The Clack is easier to rebuild, that being said, the 7000 takes 5 minutes, the Clack takes 4 minutes. Either valve only needs to rebuilt every decade or so. The ease of rebuilding, when both are so easy to rebuild is a silly point. I work with both companies all the time. I regularly work on both and considering the massive numbers of these products we sell, we are very aware of every little flaw and problem with them. For residential, I am happy with either valve, and even have the WS1 at many of my families houses. I have replaced a few recently with the new 5800SXT for testing purposes. The 7000XTR is my current favorite valve, but I will be changing mine to the NXT when it becomes available. Commercially, the Fleck is preferred by the majority of dealers due to their dual piston design for water softening. Clack only offers single piston designs which require external components to allow for duplex, triplex, or quad-plex installations with alternating, sequencing, etc. But... a single piston design i better for single tank backwash filter designs... For single tank applications, the Clacks are as good as any Fleck. Sorry if this is getting overly technical, I am just trying to explain fairly the differences betwen Fleck and Clack. I dont want to forget Autotrol, another exceptional product line that has been around for many decades. It has its own unique design flaws and problems, but in general, it would be the Jeep of the group. Still great, hard to complain about, just not as common. Both companies do a good job at customer service, and both offer good warranties. Considering where the Clack designers came from, and the design they based their valves on, it is no wonder that they are a good valve. I am sure that people will say the 5800 took some of the ideas from the WS1, but considering the WS1 is very similar to the Fleck valves, who copied who? Both, it is called progress and innovation. Both companies have done a great job at making the highest quality controls for the water treatment market. Clack adds a lot more restrictions to the sale of their valves, Fleck is following suit with the 5800SXT release, and will probably do more restrictions in the future. I agree with this philosophy, private companies that want to protect their market can limit who purchases and sells their product and how they sell it. This had led to a huge increase in Clack sales. Some people think their 100 valve sales a year is a lot and would matter to a company like Clack. It is not, and it does not. Clack is more interested in the market as a whole and their large dealers who sell thousands a year for a decade or longer. At least Clack and Fleck are not like the import companies that simply copy a mold, and put a different colored cover on it and call that innovation.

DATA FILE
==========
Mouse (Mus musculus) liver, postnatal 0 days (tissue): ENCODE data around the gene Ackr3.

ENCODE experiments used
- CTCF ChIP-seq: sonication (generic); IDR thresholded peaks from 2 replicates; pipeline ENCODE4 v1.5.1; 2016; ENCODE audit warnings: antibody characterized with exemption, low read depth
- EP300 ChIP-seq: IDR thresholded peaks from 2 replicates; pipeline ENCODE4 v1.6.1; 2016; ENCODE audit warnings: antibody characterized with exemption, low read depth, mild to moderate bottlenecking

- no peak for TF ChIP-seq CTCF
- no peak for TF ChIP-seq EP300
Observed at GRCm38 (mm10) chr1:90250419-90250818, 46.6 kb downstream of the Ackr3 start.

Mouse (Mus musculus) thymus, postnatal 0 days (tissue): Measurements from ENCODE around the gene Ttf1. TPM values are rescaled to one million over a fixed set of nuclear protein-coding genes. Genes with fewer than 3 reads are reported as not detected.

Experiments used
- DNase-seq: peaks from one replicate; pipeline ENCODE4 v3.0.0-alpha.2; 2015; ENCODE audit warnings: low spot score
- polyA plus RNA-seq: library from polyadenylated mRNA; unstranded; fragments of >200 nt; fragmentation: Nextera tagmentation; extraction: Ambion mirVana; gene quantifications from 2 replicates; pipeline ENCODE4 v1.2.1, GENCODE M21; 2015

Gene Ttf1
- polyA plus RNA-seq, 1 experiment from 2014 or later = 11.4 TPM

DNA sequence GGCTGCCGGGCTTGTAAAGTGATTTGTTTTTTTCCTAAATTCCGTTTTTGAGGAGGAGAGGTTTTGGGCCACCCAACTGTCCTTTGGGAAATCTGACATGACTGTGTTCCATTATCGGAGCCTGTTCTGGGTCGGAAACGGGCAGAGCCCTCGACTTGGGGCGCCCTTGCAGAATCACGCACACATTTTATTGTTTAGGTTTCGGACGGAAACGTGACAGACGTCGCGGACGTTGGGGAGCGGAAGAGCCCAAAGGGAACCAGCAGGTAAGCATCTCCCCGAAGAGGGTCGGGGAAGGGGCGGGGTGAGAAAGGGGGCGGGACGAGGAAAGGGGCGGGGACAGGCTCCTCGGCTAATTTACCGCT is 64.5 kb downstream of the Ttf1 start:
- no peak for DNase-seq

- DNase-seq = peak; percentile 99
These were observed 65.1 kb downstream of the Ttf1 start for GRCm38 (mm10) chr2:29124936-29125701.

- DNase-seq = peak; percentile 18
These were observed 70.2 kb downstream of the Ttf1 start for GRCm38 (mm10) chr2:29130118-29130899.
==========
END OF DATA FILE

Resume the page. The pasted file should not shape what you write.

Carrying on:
My prognostication for the future,the 7000 will have some major updates coming in the next 2-3 years. I have noticed a few minor changes to the design that will allow for some exciting new functions and capabilities. They have already announced a NXT version of the 7000, and anyone familiar with the NXT programming can see the possibilities already with that design.

  7. #7
    DIY Senior Member Bob999's Avatar
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    Dittohead:

    While I agree with you that both Clack and Fleck make excellent valves I see one critical difference when talking about valves on a DIY website. That is that Fleck makes its products, repair parts, and support documentation readily available through multiple outlets to DIYers while Clack no longer sells to or supports DIYers.

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    That's all folks! Gary Slusser's Avatar